As part of Exercise Hamel 2018, 7th Combat Service Support Battalion (7 CSSB) was required to generate a high tempo distribution effect in order to support other dependant units in the field. As the platoon commander of a distribution platoon within a combat service support team (CSST) I observed that in the field environment there is a requirement for members of discrete specialised capability bricks to integrate as one element in order to achieve this effect. I identified a number of lessons that I believe will enable the enhancement of this capability in the future.

Cross-training within the CSST

The first lesson is the need to combine the training of members of transport and ordnance companies prior to deploying into the field. This was evident as soon as we deployed, particularly between the cargo and supply sections. These elements are required to integrate in the field environment in order to most efficiently organise and load the right cargo to go to the right place within what is usually a limited period of time. A general lack of transferable skills between the two sections, such as how to strap-down loads for the supply operators, and optimal load configurations for the drivers, could be easily rectified through a period of dedicated training as a distribution effect as opposed to specific transport or ordnance Corps member responsibilities.

One key observation made during the exercise is that the transport element did the bulk of the loading of cargo before going out on tasks. The result of this is that personnel often did not have sufficient time to receive proper orders, conduct equipment checks and ensure that they were properly prepared for the task. This was not due to a lack of diligence on the part of the personnel involved, but simply because of the high tempo environment.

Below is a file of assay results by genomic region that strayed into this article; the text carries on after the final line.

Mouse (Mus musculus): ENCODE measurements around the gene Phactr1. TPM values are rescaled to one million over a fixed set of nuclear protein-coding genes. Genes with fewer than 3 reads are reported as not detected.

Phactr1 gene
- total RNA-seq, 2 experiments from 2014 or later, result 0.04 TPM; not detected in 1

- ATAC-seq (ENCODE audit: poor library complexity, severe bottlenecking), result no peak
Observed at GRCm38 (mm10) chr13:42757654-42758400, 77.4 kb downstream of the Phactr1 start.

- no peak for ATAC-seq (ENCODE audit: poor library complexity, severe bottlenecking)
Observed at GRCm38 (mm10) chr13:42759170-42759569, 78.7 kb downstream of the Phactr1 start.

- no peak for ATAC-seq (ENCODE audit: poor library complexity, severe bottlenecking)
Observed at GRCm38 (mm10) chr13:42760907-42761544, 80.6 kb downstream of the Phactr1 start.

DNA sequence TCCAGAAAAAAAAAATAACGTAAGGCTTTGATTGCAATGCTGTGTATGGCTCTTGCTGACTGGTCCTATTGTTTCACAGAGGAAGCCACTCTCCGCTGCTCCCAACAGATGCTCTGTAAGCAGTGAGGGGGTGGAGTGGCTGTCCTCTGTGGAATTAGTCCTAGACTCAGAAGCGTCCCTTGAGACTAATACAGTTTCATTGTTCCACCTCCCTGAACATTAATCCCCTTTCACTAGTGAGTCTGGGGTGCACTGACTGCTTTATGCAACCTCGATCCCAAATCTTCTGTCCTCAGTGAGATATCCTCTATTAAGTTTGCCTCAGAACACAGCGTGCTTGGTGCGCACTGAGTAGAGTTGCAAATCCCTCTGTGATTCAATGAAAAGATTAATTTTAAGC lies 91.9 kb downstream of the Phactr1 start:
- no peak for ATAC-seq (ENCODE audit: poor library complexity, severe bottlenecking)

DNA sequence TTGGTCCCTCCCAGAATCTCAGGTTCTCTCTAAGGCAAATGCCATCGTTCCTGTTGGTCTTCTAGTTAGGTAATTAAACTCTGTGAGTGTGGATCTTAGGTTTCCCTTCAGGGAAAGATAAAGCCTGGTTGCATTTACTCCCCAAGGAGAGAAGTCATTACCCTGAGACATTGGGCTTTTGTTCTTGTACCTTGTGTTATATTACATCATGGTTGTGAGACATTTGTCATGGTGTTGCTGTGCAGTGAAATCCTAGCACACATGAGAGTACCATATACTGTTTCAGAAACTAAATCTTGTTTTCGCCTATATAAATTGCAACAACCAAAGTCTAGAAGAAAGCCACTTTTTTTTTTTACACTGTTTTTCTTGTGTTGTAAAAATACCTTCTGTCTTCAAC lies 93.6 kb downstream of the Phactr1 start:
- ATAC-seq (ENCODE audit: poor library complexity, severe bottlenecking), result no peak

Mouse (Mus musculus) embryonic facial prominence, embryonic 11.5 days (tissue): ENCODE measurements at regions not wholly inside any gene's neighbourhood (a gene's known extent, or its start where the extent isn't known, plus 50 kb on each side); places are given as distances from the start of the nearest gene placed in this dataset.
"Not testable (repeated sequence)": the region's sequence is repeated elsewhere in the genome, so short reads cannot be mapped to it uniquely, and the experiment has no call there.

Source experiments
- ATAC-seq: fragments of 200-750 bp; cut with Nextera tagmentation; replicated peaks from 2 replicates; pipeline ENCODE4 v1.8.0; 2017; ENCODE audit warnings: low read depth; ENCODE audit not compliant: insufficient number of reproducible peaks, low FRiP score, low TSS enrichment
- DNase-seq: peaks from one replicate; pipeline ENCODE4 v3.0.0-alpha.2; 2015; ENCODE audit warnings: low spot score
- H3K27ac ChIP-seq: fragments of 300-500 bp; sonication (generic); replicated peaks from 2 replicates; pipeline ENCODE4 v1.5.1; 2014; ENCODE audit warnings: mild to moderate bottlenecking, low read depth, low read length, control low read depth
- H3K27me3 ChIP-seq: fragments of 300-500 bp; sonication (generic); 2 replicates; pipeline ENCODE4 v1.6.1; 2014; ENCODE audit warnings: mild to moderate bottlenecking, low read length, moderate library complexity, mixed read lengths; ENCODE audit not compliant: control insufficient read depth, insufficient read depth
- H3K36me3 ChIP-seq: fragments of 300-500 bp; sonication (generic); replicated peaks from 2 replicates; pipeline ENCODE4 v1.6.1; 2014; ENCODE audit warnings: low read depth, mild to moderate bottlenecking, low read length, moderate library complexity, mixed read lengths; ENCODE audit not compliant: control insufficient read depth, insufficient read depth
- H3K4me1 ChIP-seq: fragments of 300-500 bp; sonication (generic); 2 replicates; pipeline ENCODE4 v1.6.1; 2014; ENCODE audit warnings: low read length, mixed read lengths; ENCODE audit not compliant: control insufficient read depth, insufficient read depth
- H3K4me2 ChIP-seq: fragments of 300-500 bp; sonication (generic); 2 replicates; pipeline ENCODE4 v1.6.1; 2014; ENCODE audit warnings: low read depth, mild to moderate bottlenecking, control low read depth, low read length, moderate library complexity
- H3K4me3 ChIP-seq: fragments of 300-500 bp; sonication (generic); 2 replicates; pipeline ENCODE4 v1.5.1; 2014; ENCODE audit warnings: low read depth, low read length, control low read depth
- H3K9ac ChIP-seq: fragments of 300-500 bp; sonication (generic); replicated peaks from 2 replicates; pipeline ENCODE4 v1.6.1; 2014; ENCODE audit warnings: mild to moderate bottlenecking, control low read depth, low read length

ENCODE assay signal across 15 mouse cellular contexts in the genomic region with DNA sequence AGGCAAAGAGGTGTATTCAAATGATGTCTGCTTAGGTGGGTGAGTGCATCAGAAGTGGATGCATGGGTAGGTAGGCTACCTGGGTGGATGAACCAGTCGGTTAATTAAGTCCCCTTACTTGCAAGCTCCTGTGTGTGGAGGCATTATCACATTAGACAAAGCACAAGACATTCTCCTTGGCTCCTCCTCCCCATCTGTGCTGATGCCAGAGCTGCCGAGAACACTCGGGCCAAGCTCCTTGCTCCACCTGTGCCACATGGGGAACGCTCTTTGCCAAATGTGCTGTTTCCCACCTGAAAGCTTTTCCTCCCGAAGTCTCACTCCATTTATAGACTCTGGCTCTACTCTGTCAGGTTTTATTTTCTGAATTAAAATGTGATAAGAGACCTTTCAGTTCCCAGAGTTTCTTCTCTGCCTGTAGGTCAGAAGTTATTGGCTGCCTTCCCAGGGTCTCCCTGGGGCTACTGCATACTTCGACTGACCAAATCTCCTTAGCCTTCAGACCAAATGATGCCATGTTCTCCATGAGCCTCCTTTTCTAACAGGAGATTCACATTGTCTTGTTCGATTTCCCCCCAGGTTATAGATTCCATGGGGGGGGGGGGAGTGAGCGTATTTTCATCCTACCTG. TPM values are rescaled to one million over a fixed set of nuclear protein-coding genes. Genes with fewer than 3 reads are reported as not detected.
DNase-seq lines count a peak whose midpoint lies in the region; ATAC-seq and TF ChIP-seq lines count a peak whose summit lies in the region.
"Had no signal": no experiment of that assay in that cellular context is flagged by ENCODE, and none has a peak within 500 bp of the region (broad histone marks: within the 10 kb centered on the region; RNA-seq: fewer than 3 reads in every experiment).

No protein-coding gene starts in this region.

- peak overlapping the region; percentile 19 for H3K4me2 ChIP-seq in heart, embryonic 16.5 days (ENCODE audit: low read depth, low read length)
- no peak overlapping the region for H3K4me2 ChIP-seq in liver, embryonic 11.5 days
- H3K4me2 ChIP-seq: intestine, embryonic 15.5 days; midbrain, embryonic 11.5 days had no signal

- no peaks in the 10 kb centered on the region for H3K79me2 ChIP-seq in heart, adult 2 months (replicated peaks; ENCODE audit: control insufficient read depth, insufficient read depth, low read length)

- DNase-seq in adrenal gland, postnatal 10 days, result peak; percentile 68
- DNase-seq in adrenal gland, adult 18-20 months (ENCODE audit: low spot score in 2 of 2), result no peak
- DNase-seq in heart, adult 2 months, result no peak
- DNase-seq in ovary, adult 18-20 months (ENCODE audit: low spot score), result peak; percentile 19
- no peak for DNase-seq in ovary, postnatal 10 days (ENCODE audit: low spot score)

Fatigue management

As a proud Royal Australian Army Ordnance Corps (RAAOC) member, my eyes were opened as to how hard the transport sections are required to work in the field environment. Due to an almost constant stream of tasks, along with limited drivers and platforms, driver hours had to be carefully managed to achieve allocated tasks in a safe manner. Through the cross training of supply personnel in general driver skills such as loading and assisting with vehicle checks, even those members that are not qualified on the vehicles can assist to lessen the burden on those members that are constantly being tasked. This is particularly relevant with the rollout of the Land 121 vehicles and the resultant training burden required in order to qualify personnel on the new vehicles.